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Apple Loses Some Of Its App Store Guidelines And In-App Payment Rules

Apple Loses Some Of Its App Store Guidelines And In-App Payment Rules
Following repeated criticisms by app developers and a court case filed against it by the video game developer Epic Games against its app store policies, iPhone maker Apple Inc announced some revision in some of its App Store review guidelines on Friday.
According to the company, it has loosened some of the restrictions that it had imposed on app developers using its app Store related to streaming game services, online classes and when developers must use its in-app purchase system for which the company charges a commission of 30 per cent on all financial transactions made through the App Store.
The policies and practices that the company follows for its App Store have come under criticisms from app developers as well as from some of its rivals such as Microsoft Corp and Alphabet Inc's Google, both of which decided not to launch their streaming game platforms on the iPhone due to the rules of Apple.  
Catalogs of apps within apps have been barred by Apple for long. However on Friday, the company announced that creating such catalog apps by streaming game companies would now be allowed by it. But the rider is that each of such games within the catalog must still be made into its own standalone app and those will be required to use Apple's in-app payment system.
There were no comments available on the issue from Google and Microsoft.
Some of the other changes in its App Store rules made by Apple include allowing one-on-one virtual classes to be paid for outside of Apple's payment system. But the rider is that those online classes that are taught to a group will still be required to use Apple's system for paying fees and other transactions. These changes follows a report published in the New York Times that claimed that ClassPass, which had helped users book in-person appointments at gyms were subjected to the commission of Apple.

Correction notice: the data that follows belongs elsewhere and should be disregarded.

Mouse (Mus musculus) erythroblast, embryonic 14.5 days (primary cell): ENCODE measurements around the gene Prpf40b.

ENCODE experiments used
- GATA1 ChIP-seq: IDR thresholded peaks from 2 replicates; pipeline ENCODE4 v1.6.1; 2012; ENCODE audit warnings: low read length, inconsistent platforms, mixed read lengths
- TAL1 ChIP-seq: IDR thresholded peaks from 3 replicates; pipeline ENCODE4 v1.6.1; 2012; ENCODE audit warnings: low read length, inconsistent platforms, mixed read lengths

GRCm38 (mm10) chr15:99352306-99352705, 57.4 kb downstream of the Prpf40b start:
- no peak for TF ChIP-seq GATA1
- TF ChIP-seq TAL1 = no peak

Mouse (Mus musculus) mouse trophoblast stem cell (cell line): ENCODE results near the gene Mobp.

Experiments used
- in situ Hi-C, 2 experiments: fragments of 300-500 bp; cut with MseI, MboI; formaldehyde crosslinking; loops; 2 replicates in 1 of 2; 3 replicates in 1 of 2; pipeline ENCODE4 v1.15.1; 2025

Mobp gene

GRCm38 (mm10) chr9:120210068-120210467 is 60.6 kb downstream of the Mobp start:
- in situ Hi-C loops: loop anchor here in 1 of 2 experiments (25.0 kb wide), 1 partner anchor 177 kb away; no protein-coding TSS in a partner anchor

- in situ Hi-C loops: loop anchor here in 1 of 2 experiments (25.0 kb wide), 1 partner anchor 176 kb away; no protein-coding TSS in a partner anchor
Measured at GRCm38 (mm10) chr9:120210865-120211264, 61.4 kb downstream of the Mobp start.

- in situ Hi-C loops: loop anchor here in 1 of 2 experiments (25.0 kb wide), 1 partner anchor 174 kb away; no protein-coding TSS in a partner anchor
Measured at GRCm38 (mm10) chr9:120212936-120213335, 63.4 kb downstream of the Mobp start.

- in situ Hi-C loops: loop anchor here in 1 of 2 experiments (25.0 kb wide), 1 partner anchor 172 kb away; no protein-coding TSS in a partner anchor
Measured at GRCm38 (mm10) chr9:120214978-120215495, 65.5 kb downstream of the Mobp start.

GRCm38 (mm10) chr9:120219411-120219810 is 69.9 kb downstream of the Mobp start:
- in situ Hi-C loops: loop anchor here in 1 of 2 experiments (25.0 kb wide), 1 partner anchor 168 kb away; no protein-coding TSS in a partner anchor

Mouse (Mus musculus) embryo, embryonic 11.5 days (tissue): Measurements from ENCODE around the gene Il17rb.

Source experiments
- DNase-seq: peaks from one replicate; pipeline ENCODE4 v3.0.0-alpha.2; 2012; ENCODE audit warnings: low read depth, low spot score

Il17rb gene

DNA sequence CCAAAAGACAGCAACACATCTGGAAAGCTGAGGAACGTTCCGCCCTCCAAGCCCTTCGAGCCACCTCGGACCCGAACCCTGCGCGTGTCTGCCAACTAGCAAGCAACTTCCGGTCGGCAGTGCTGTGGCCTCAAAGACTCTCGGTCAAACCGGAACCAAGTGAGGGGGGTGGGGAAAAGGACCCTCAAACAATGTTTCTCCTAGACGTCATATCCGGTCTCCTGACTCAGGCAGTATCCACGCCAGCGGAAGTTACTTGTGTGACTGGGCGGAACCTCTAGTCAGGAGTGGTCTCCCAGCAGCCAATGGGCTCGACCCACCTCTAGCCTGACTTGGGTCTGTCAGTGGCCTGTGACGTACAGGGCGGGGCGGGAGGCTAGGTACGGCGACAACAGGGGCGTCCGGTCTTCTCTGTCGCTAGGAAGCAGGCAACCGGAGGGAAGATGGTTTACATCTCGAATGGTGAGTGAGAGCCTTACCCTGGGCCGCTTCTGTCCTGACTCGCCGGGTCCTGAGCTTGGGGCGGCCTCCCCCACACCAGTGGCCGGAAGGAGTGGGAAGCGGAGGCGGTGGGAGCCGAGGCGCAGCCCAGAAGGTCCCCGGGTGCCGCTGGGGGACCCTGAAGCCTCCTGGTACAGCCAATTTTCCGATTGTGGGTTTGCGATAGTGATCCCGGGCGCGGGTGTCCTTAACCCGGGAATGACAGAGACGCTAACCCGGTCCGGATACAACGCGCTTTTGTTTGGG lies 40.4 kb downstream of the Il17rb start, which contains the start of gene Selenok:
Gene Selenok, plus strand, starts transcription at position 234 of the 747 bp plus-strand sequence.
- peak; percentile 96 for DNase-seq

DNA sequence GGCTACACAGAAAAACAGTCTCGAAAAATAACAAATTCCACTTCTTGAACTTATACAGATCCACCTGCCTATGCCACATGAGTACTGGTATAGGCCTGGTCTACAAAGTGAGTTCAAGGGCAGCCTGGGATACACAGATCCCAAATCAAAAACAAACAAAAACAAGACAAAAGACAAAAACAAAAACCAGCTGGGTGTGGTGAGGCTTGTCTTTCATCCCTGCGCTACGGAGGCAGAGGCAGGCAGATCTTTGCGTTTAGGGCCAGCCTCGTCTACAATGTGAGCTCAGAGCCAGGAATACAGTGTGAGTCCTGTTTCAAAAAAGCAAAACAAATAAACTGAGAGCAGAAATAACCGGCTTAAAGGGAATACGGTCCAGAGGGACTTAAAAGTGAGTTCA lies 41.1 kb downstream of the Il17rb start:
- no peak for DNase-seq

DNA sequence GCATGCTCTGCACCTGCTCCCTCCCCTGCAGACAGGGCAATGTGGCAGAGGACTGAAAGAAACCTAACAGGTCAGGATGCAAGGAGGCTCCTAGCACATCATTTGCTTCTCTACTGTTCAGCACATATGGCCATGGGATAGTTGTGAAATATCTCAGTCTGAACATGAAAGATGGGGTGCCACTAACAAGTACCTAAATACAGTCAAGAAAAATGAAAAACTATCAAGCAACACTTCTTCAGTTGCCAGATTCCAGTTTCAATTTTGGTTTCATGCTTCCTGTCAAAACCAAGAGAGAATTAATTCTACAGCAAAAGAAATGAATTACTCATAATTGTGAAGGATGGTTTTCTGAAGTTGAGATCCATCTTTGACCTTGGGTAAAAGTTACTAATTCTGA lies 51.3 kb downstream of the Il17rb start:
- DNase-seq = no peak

Skipping Apple's payment system by business applications for services such as professional databases when selling to organizations will also be allowed according to the new changed rules of Apple’s App Store. But any sales to individuals or families will still have to be done through Apple's payment system and hence pay Apple’s commission.
Further, the United States based iPhone maker also said that it payment system can also be chosen to be avoided by free standalone apps that are connected to a paid services outside the app - such as email or cloud storage services "provided there is no purchasing inside the app, or calls to action for purchase outside of the app."
The above change was instituted following criticism by the makers of paid email service Hey publicly of Apple’s app store rules for refusing to allow its free companion app in the App Store.

Christopher J. Mitchell

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